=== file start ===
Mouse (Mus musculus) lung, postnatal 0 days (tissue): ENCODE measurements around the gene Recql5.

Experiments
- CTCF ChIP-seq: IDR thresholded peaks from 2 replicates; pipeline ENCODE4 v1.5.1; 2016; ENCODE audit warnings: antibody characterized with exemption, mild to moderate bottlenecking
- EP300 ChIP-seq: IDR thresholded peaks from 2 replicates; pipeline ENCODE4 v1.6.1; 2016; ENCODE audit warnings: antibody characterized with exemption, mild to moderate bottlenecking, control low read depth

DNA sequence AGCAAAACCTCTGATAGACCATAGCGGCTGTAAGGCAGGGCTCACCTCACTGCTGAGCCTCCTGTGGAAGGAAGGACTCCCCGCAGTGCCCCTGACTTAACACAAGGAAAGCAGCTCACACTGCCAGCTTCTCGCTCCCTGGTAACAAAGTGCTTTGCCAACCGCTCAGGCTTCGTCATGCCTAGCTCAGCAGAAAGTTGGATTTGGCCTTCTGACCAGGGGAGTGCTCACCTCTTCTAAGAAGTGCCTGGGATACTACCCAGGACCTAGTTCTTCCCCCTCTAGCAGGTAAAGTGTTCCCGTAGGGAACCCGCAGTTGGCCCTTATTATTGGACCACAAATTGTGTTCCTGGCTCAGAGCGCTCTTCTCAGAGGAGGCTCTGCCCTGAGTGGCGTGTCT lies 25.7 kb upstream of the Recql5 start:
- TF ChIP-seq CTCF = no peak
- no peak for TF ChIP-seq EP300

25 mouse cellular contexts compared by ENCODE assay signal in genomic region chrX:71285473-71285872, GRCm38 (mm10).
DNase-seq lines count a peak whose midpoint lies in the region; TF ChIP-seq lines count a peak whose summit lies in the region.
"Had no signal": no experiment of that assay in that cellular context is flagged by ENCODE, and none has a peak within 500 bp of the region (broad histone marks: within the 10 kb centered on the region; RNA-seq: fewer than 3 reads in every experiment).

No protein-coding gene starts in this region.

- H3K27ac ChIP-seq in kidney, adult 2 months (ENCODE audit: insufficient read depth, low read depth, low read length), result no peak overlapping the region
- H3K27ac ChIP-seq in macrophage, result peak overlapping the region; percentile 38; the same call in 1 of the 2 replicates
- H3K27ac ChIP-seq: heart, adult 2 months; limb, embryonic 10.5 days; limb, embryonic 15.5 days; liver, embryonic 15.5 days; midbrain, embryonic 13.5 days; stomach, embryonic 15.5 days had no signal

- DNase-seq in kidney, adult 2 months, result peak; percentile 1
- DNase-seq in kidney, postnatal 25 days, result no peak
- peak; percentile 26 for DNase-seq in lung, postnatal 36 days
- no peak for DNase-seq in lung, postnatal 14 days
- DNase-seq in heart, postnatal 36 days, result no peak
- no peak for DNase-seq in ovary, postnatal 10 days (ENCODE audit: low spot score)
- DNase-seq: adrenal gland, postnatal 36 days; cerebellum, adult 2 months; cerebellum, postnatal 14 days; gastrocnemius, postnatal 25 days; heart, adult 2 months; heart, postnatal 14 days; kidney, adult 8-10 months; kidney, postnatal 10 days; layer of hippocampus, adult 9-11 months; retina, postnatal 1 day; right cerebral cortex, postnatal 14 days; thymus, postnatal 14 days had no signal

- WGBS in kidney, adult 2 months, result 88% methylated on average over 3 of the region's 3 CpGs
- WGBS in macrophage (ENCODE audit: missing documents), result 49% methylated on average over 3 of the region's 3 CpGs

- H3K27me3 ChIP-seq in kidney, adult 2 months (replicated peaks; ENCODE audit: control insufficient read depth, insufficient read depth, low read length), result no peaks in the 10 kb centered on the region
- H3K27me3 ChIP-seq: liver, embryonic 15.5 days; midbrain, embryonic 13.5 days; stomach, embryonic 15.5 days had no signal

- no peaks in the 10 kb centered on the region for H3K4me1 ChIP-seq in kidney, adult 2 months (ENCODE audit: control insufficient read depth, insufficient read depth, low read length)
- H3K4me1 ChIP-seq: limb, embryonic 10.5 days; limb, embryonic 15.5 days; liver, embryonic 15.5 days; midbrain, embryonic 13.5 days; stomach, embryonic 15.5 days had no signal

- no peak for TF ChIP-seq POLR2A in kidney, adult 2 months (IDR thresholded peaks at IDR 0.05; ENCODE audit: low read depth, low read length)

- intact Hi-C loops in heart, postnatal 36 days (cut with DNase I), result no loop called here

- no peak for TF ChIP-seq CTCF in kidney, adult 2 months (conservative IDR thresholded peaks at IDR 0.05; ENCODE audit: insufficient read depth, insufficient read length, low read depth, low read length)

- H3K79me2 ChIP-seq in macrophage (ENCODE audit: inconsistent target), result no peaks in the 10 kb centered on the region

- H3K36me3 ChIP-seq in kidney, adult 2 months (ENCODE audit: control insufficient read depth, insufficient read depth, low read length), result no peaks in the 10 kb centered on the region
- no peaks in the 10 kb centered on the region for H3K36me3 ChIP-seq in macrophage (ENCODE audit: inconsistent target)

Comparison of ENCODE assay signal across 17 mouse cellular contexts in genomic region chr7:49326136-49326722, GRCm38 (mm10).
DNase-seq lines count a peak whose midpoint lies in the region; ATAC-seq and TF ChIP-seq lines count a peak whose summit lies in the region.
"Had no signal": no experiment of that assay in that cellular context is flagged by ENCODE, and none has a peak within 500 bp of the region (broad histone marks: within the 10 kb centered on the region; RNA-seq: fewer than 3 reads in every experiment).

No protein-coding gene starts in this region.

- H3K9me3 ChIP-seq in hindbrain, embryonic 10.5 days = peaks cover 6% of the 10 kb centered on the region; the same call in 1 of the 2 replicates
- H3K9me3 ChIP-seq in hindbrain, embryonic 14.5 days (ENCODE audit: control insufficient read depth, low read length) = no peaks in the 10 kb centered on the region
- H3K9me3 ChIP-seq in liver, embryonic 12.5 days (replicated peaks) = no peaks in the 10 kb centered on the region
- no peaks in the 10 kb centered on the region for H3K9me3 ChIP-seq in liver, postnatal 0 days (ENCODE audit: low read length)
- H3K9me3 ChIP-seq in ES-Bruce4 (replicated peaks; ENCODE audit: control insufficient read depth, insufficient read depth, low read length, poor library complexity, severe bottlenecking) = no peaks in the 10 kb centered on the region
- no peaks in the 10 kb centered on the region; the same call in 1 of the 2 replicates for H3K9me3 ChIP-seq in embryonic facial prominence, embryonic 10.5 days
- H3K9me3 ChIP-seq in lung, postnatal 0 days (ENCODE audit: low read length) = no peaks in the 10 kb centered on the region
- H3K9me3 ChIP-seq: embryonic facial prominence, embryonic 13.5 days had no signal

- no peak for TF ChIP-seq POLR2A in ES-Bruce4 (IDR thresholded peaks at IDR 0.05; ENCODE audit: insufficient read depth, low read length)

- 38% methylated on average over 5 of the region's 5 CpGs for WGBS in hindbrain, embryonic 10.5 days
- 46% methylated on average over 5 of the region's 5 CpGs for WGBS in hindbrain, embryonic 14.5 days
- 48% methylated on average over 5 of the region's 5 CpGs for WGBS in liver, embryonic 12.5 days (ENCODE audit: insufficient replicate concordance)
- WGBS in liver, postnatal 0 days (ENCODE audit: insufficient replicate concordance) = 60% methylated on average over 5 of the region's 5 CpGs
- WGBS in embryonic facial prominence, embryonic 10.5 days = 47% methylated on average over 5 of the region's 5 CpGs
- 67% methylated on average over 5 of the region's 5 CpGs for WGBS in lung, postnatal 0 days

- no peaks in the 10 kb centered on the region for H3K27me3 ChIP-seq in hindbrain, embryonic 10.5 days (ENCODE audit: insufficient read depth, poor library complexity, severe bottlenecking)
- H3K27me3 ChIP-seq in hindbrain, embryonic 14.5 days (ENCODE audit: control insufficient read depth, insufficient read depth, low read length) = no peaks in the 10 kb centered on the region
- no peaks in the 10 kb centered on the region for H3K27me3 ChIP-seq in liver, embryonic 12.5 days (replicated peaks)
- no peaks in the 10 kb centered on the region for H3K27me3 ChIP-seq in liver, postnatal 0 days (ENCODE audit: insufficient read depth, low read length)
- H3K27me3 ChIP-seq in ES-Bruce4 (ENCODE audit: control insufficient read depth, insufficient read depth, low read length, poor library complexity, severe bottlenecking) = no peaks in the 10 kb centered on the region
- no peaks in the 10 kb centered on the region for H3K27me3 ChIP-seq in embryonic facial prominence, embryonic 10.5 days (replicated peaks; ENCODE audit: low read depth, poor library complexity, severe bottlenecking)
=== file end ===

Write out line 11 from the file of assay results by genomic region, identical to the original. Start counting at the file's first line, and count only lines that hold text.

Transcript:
No protein-coding gene starts in this region.